‘Fargo’ is a laughable, darkly comic tale with an emphasis on the dark
Directed by Joel Coen
Written by Joel and Ethan Coen
The Coen brothers are a breed of their own, seamlessly melding quiet, unrelenting humor with often brutal violence. Their films present wild irony, eccentricity, and post-modern takes on classic genre films. I have always been a huge fan, from Raising Arizona to No Country for Old Men. For years, nearly the only Coen bros. film I had not seen was Fargo, which is a pity because Fargo brought them their first awards for writing and directing. Ahead of their Cannes debut of Inside Llewyn Davis, I finally sat down to witness the dry wit saturating the story of police chief Marge Gunderson.
Minnesota in winter. Jerry Lundegaard (William H. Macy) has financial troubles and makes the completely logical decision to have his wife kidnapped and ransomed for her father’s money. The hired men are the “funny looking” one (Steve Buscemi) and the silent one (Peter Stormare). Unfortunately, the kidnapping goes awry, and they are forced to resort to extreme violence. Three times. On the case is Marge Gunderson (Frances McDormand), a very pregnant investigator trying to connect these three homicides.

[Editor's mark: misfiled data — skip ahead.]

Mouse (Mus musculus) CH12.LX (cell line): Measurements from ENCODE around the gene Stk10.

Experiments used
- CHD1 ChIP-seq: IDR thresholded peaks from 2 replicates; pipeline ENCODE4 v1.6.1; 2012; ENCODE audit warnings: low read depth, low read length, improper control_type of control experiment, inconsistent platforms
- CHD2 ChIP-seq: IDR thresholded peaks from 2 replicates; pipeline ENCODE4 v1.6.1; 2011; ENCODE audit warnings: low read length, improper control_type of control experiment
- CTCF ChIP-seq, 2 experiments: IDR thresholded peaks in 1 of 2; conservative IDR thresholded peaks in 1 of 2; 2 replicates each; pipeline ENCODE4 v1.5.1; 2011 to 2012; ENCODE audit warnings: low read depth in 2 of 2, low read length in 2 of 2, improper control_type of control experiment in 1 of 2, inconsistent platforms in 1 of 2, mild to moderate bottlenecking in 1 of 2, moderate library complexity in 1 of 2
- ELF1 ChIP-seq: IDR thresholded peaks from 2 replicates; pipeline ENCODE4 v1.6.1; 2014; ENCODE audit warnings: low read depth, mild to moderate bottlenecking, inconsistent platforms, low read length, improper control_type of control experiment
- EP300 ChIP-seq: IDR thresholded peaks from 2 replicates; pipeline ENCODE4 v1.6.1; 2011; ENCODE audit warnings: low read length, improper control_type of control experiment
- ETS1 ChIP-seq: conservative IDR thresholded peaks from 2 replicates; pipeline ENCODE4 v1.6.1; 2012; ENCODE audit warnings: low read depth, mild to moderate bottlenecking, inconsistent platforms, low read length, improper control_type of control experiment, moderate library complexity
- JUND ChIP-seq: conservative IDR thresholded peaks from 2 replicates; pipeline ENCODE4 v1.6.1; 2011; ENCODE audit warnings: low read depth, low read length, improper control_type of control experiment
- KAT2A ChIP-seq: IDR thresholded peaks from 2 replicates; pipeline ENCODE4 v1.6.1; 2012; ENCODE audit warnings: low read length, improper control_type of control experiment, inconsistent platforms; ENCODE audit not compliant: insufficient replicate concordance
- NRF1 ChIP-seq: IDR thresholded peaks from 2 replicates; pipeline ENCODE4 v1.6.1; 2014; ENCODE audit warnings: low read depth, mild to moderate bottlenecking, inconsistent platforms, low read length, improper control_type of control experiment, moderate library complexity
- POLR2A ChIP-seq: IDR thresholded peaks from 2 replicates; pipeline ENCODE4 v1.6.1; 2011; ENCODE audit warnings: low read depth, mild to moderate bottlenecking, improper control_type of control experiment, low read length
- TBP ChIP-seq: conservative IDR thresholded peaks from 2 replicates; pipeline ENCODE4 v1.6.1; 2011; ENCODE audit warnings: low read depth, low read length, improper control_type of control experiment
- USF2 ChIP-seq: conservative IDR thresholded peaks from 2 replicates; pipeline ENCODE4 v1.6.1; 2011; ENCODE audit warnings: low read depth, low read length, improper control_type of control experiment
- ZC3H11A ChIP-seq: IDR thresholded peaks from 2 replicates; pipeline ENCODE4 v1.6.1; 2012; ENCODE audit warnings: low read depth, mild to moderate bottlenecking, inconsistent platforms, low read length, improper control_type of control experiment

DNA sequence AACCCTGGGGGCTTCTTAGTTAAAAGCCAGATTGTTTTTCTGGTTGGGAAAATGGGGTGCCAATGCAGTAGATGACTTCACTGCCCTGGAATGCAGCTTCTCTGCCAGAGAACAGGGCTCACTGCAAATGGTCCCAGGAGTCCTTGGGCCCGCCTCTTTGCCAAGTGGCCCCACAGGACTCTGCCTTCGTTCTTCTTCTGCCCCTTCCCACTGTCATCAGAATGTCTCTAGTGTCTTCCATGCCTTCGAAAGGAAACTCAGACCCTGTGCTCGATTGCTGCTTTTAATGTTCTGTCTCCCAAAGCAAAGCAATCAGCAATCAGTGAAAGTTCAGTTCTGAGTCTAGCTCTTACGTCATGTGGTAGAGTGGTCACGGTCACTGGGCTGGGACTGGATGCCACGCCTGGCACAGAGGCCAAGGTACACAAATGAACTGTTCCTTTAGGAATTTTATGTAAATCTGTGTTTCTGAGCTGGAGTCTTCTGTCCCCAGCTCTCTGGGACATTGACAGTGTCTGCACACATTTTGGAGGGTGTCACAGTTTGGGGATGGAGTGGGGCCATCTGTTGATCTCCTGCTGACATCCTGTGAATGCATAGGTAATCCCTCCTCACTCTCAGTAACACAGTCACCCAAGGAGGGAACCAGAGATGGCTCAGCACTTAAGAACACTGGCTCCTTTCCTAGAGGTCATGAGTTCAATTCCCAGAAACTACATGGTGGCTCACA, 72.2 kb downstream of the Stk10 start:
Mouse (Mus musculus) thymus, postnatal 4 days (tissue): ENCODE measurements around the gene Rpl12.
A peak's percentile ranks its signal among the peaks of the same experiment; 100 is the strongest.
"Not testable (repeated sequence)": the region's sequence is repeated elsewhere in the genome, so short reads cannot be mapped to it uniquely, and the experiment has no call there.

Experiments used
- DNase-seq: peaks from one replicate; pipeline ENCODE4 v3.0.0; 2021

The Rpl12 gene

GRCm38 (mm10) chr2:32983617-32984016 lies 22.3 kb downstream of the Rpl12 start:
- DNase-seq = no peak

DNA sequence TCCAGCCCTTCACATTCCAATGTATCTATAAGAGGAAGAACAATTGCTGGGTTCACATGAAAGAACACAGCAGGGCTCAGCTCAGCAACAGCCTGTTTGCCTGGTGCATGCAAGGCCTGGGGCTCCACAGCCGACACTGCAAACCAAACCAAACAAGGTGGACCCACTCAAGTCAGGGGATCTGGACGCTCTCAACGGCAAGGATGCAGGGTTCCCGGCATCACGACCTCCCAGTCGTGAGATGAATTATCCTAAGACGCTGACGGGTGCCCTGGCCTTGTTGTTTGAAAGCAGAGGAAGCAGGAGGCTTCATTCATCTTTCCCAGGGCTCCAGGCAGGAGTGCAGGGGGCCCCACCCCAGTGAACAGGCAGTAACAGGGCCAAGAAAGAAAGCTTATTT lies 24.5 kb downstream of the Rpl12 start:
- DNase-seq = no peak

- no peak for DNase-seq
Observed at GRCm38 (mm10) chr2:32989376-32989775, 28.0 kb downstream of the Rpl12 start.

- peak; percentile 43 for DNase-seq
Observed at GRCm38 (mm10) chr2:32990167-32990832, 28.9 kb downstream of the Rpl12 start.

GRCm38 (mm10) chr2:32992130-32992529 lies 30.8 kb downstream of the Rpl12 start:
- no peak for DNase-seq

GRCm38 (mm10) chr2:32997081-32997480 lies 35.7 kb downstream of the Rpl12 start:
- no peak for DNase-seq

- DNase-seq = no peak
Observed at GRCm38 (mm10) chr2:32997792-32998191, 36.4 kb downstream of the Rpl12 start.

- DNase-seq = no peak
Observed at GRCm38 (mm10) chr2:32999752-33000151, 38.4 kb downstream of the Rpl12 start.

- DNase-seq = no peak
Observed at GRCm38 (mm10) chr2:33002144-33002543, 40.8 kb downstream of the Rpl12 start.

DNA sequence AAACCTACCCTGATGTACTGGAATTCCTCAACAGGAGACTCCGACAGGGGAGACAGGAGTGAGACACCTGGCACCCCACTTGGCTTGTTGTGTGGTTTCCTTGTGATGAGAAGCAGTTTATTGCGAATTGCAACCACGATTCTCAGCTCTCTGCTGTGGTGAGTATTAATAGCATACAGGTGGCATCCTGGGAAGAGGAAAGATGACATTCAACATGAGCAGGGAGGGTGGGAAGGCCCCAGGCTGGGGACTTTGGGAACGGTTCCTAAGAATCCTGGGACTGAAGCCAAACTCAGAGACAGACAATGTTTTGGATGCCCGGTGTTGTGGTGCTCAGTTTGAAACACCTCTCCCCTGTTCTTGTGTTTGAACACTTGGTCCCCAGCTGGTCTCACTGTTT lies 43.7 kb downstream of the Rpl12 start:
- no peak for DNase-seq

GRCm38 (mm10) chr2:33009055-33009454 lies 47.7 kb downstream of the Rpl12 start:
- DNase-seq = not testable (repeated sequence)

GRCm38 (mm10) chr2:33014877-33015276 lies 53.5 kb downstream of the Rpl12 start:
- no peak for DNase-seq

Fargo opens with an intertitle reading:
THIS IS A TRUE STORY. The events depicted in this film took place in Minnesota in 1987. At the request of the survivors, the names have been changed. Out of respect for the dead, the rest has been told exactly as it occurred.
The film is entirely fictional. What the Coen brothers accomplish with this claim to authenticity is to gain the trust of the audience. If the audience believes that the film is based on true events, the brothers can write characters and events that otherwise would be unbelievable. For instance, the criminals in Fargo are ridiculously inept, bordering on the incompetence of the bungling hit man in David Lynch’s Mulholland Dr. The characters of Carl Showalter and Gaear Grimsrud (Buscemi and Stormare), mismatched accomplices in crime, provide comedic relief in this black comedy of criminal error. They are, in effect, undone by their own futile plans.
Helming the investigation into their bungled homicides is Marge Gunderson. Marge counters the darker elements of Fargo with her symbolism of extreme maternal goodness. Her first introduction on screen shows her seven months pregnant and comfortable in her traditional home life. She and her family represent the exact opposite of the mistrust pervading Jerry Lundegaard’s family relations and domestic life. Lundegaard’s father-in-law, Wade Gustafson, clearly cares nothing for him, yet assures that “Jean and Scotty will always be taken care of.” His resulting response is therefore a calculating deceit involving lying to his wife and son. In contrast, Marge has a traditional, even wholesome, family. Quite literally, violence and death follow Lundegaard and his actions, yet Marge is a vessel for life and a perfect symbol for justice in this case.
The story of Fargo is rather dark and thoroughly violent, but the Coen brothers once again create a film about violent events that plays as a laughable comedy. So, in their practiced hands, Jean Lundegaard’s botched kidnapping becomes a darkly comic tale brimming with quintessentially Coen black humor.
– Katherine Springer